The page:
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Zephyr-2210 t1_iwyl12l wrote

I've tried therapy a couple of times, didn't feel like they helped. What do you you in therapy for it to help enough to 'blow your mind'! I'd honestly love to know


t92k t1_iwz2g3p wrote

If you identify with the “avoidently attached” part of this article then you should be aware you are going to bring that to therapy too. For me, my therapist was the first person in my life who was always where she said she was going to be when she said she’d be there. That allowed me to become attached — within the boundaries of a professional counseling relationship. From there we worked on disproving the belief that my parents (school, medical professionals) were bad to me because they all knew I was broken and I deserved it. That was a process of telling stories that seemed to support the belief and then looking at those same events from other perspectives so I can stop blaming myself. Eventually I was able to believe I’m a person who deserves attachment. I still have patterns where I proactively detach from relationships, or see rejection in absent-mindedness, but I have a lot more tools and a lot less anger than I used to.


Zephyr-2210 t1_ix2s7oo wrote

I mostly identify with anxious attached but all the hurt I've experienced also might be making me very untrusting and avoidant too, unsure if that defines me as also avoidant or not. I've got no issue with my current therapist themselves, other than I don't really know what else to talk about because I don't really feel like much has been resolved.


t92k t1_ix62kfn wrote

It might be worth bringing that up. I was in "cognitive behavioral therapy" so we had the goal of changing my beliefs about my place in the world. You may be in a different kind.


SpasmociallySunny t1_iwymy75 wrote

I’m not who you were replying to, but I hope this adds some positivity to counselling for you. What blew my mind when I dragged my feet to my 4th psychologist in less than 4 years was how much she worked on helping me to trust her through being consistent, kind and truly non judgemental. Like I really felt the lack of judgemnt. If you’ve been through a few therapists like I have (& u obv have), then you’ll understand how much this meant.


SoundProofHead t1_iwyp2y7 wrote

There are definitely two sides to therapy. The one that deals with the client's specific personal issues, and then the therapist/client relationship that's being built during the sessions. That's why finding a good therapist isn't enough, you have to find a good therapist that you feel good with. It helps you relearn what a healthy and safe human relationship is like, regardless of what problematic you are there to talk about.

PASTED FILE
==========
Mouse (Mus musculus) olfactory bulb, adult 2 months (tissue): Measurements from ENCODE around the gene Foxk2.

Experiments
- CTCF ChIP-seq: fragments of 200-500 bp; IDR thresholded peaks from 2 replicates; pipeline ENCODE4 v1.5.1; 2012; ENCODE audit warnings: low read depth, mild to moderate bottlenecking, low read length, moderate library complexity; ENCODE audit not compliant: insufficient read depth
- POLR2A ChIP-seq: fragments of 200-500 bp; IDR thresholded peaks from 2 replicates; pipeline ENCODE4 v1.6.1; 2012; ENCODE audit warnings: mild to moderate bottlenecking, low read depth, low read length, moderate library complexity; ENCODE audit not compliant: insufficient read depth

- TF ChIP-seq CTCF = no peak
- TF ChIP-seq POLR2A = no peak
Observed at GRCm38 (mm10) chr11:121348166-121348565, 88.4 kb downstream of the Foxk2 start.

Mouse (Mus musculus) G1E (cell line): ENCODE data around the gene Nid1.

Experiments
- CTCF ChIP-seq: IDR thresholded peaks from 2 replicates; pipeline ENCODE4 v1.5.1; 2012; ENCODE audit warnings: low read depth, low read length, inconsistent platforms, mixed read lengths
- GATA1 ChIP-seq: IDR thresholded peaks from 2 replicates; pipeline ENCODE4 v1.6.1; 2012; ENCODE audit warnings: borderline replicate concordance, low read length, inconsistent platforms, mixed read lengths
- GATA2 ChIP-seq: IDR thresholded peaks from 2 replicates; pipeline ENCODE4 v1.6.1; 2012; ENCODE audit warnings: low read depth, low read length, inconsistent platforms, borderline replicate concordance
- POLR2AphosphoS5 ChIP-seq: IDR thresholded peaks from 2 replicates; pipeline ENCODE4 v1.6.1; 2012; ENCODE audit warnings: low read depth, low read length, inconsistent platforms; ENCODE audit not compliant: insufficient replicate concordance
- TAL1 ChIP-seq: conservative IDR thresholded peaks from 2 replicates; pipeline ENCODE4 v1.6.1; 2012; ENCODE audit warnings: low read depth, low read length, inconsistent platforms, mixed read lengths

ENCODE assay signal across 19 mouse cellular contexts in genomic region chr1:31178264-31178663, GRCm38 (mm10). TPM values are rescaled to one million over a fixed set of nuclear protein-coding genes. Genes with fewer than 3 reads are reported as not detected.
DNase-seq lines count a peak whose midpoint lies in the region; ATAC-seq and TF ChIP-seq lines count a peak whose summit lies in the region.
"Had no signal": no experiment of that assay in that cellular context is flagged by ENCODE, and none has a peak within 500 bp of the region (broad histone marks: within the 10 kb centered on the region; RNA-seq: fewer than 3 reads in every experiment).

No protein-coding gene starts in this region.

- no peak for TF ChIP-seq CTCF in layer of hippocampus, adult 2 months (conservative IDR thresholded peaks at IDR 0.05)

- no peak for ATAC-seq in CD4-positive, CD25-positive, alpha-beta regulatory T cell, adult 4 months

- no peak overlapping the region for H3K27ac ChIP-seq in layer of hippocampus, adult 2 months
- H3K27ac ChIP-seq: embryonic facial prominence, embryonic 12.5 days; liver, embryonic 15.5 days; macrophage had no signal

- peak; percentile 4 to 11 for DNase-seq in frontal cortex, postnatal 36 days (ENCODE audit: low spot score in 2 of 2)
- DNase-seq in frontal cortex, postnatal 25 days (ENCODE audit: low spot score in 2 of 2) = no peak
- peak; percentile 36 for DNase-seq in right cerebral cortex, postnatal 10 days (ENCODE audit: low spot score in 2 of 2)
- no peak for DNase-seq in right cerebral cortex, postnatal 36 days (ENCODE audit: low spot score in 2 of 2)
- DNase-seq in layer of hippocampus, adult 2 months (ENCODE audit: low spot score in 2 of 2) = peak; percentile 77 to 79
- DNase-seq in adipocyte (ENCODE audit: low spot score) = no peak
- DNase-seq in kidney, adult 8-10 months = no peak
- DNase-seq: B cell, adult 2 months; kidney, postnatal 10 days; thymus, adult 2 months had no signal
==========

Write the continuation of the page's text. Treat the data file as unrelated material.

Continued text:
SpasmociallySunny t1_iwypoae wrote

Very much so. It can be very demoralising when you go through numerous counsellors trying to find that ‘right fit’. I understand why people give up and I’m really glad I didn’t .


_Wyrm_ t1_ix1a7mw wrote

Not who you replied to, but therapy simply wasn't for me.

I often walk myself through how I feel about certain things, and I try to dig deeper than the surface to figure out why. It used to be a purely negative and self-deprecating behavior that spawned out of my penchant for being overly-analytical... But I've put effort into turning into a beneficial thing.

Sometimes the best thing you can do for yourself is accepting that the parts of you that you don't like are still... You. Understanding yourself and giving recognition to all the bits and pieces that make up who you are was my first step to being a better person. It's made a lot of personal change over the years.

Therapy isn't for everyone, but it does help a lot of people. It's possible that you've only had therapists who aren't really compatible with you. I know it's easy to be discouraged, but you should consider mulling over which it might be -- that is to say, you or your previous therapists.


lamelyUnlash t1_iwzemri wrote

As someone previously comment, it wasn't until my fourth of fifth therapist that I started to feel a change. A lot of them didn't connect with me and neither I with them or I was simply seeking counseling because that's what everyone told me it worked, but when I found one who saw right through me and motivated me in all the right ways to work for the change I needed.

Also, not all of the sessions have to go towards working on something. There are times in which what we want or need isn't a plan, more so just being heard; talk with your therapist about the things that you'd like to do during the sessions and they'll understand.